The stormy sky in the painting should not be perceived  in a pessimistic manner either, as Van Gogh actually viewed storms in a rather positive way. In fact Vincent wrote to Theo in one of his letters that “The pilot sometimes succeeds in using a storm to make headway, instead of being wrecked by it”. Finally, the crows occupying the sky and flying  towards the horizon, express Van Gogh’s desire to be free as a bird.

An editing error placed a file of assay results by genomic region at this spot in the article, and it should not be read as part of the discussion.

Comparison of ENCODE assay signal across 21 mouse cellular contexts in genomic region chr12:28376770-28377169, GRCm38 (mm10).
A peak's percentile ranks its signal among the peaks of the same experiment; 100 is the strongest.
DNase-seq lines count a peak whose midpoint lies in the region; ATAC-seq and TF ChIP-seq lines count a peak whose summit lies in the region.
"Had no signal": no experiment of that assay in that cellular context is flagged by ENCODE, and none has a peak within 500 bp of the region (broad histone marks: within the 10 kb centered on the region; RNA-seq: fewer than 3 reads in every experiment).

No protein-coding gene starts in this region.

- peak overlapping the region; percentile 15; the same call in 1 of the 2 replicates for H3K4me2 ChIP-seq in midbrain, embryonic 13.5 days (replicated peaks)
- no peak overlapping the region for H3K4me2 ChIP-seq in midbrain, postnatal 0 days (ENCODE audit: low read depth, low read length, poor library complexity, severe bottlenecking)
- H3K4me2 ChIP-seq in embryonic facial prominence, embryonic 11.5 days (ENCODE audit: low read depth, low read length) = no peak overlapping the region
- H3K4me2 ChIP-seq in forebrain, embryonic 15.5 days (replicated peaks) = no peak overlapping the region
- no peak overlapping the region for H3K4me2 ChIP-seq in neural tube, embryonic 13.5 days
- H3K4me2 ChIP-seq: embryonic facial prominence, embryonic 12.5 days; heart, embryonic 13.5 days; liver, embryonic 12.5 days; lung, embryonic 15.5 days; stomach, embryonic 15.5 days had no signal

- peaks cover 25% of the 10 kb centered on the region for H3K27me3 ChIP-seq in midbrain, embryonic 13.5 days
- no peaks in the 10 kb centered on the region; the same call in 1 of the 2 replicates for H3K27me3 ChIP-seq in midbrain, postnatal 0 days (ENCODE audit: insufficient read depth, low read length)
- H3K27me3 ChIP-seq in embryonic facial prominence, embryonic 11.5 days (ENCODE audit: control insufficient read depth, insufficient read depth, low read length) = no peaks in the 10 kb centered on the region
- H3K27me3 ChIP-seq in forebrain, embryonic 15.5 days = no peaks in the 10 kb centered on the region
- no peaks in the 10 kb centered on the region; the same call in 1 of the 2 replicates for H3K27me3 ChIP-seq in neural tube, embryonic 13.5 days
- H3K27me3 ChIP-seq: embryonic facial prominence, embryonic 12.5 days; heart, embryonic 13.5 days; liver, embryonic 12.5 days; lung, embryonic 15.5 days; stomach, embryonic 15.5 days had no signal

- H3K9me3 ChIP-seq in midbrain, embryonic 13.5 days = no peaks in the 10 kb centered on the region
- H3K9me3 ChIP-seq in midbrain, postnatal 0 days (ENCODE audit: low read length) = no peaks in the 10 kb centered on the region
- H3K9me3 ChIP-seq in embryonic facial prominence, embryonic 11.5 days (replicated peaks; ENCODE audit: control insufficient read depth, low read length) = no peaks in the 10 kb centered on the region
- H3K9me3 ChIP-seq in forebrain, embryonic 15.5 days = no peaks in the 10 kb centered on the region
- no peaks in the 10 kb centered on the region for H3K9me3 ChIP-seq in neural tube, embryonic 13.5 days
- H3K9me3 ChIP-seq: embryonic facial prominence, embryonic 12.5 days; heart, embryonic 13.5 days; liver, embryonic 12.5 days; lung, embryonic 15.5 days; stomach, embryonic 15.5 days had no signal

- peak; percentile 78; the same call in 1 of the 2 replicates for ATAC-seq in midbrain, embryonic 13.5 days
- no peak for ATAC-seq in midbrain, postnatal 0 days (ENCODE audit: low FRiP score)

In my opinion Wheatfield with Crows is charged with Van Gogh’s feelings of hope for happiness at the end of the path, which he  has chosen. After seeing his heartaches as a source of his true inner strength, Van Gogh at last felt free as a bird.  Unfortunately, it would seem that just a few weeks later Vincent came to the realization that  the healing and happiness are not awaiting for him across a metaphorical wheat field…The Wheatfield with Crows along with all the other works left behind by Vincent, are all modern works of art in their truest sense. Van Gogh is not only making his paintings modern by depicting in them his contemporary surroundings, but unlike anyone before him, by pouring his very soul into each one of his brushstroke. I think this is what makes Wheatfield with Crows not just a modern work of art but  rather a modern masterpiece, with its image still burning in my mind.